Sideloading is the process of installing a Line of Business (LoB) app onto a Windows RT or Windows 8 device without the need to publish the app to the Windows Store. System Center Configuration Manager 2012 SP1 is able to publish apps for sideloading on Windows 8 Enterprise devices natively and can use Windows Intune to publish apps for sideloading to Windows RT devices. In the following video I show you how to sideload in just this way.
This video is broken down into just two parts:
If you want to give this a try, download the Windows Server 2012 Evaluation and System Center Evaluation, then give part 003 a view to help you connect Configuration Manager to Windows Intune. If you find the video helpful please “like” it on YouTube.
In this video I explain the process of making a Windows Store app available to Windows Intune clients using System Center Configuration Manager 2012 SP1 to publish the apps through the Windows Intune company portal. This process is known as deeplinking and allows an enterprise to publish apps from the Windows Store to Windows RT clients. The video is broken into segments:
This is the fourth video in this series, the other videos can be found on The Deployment Sessions mini-site.
If you want to give this a try you’ll need to get the Windows Server 2012 Evaluation and the System Center 2012 SP1 Evaluation. Also take a look at part 003 to connect Config Manager to Windows Intune.
System Center Configuration Manager 2012 SP1 can be connected to Windows Intune to enable mobile device management of Windows RT, Windows Phone, iOS and Android devices. This is a great solution because these types of devices expect an “always on” connection to the Internet and Windows Intune provides that “always on” management layer since it’s a public cloud service. In this video I connect Windows Intune to Configuration Manager and enrol a Windows RT device with our Windows Intune account. Doing so provides a company portal enabling our users to connect their own devices and download software prescribed by the IT department. Skip to 12 minutes if you just want to see the Windows RT experience.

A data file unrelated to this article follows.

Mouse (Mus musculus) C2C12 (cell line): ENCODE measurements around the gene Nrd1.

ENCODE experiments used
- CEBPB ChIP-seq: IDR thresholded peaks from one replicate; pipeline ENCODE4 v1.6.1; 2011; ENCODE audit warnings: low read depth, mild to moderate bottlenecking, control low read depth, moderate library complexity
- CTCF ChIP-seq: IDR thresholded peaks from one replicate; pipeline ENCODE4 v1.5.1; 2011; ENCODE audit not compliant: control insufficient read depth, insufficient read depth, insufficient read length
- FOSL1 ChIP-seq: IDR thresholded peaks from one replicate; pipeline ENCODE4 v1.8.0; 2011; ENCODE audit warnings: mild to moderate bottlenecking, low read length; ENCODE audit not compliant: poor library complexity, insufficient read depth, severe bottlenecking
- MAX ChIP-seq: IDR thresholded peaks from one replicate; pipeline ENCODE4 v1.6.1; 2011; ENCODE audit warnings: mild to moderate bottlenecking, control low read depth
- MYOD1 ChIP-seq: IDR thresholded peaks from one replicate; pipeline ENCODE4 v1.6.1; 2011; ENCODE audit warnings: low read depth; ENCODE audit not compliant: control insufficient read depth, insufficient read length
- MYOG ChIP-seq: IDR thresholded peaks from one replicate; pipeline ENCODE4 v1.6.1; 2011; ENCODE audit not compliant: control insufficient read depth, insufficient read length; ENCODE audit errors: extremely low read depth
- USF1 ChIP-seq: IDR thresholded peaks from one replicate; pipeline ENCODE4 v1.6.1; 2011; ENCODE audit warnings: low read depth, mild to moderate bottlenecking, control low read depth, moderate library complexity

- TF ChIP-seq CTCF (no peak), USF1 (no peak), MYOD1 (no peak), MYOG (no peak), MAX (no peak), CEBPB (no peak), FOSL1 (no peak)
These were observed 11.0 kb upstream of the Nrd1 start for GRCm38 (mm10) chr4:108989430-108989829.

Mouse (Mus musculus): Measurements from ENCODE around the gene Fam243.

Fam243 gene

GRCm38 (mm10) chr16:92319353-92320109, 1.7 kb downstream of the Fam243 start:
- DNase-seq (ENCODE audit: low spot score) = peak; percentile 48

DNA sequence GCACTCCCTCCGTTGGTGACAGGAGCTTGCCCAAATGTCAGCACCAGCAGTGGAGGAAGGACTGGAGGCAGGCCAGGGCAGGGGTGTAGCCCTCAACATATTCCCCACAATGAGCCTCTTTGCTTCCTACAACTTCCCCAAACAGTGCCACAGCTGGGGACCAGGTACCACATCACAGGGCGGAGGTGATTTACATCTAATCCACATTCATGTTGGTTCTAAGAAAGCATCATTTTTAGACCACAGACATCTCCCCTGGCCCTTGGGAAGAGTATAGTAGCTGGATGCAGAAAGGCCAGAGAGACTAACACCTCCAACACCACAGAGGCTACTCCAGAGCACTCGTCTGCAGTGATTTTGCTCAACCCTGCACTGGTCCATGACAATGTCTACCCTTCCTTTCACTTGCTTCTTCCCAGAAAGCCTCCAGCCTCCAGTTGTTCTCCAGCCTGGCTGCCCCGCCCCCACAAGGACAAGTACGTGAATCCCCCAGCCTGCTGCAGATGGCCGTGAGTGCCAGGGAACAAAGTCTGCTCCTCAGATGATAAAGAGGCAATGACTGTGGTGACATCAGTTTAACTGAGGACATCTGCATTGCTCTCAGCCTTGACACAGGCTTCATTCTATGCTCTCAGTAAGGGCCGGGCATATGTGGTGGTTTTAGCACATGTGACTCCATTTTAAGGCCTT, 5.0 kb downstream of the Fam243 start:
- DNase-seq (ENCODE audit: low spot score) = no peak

This is a tricky area, so here’s some instructions to help you along
I can’t stress enough how important it is to do things in this order, if you don’t you’ll end up having to wait up to 72 hours for things to work through the various components to undo changes (which I did although only 25 minutes but it depends on the size of your directory).
First thing’s first you will need to download System Center Configuration Manager 2012 SP1 and have Windows Server 2012 to run it on, then setup your lab, once you have you can follow this video and these instructions…
In this Deployment Sessions video I take you through deploying a line of business app using System Center Configuration Manager 2012 SP1 to “side load” a Windows Store app. The app is in the form of an appx package, something that an ISV might give to a customer for them to deploy internally.
If you want to try this at back at the office there are some things you’ll need to have:
This is the first in a new series of videos I’m working on that show how deployment works for modern apps, Windows Store apps, Windows 8 apps, Windows RT apps or Appx packages – whatever you like to call them. There are a few ways that you can deploy these types of apps to Windows 8 and Windows RT devices using System Center Configuration Manager 2012 SP1, Windows Intune and Microsoft Deployment Services Toolkit 2012 SP1 (MDT 2012 SP1). In this first video I’m take a look at deeplinking an app from the Windows Store and deploying it to a Windows 8 Enterprise device. If you just want to see the client experience jump to 5 minutes.
A few notes on the technical requirements to make this work, so you can try it out in your lab: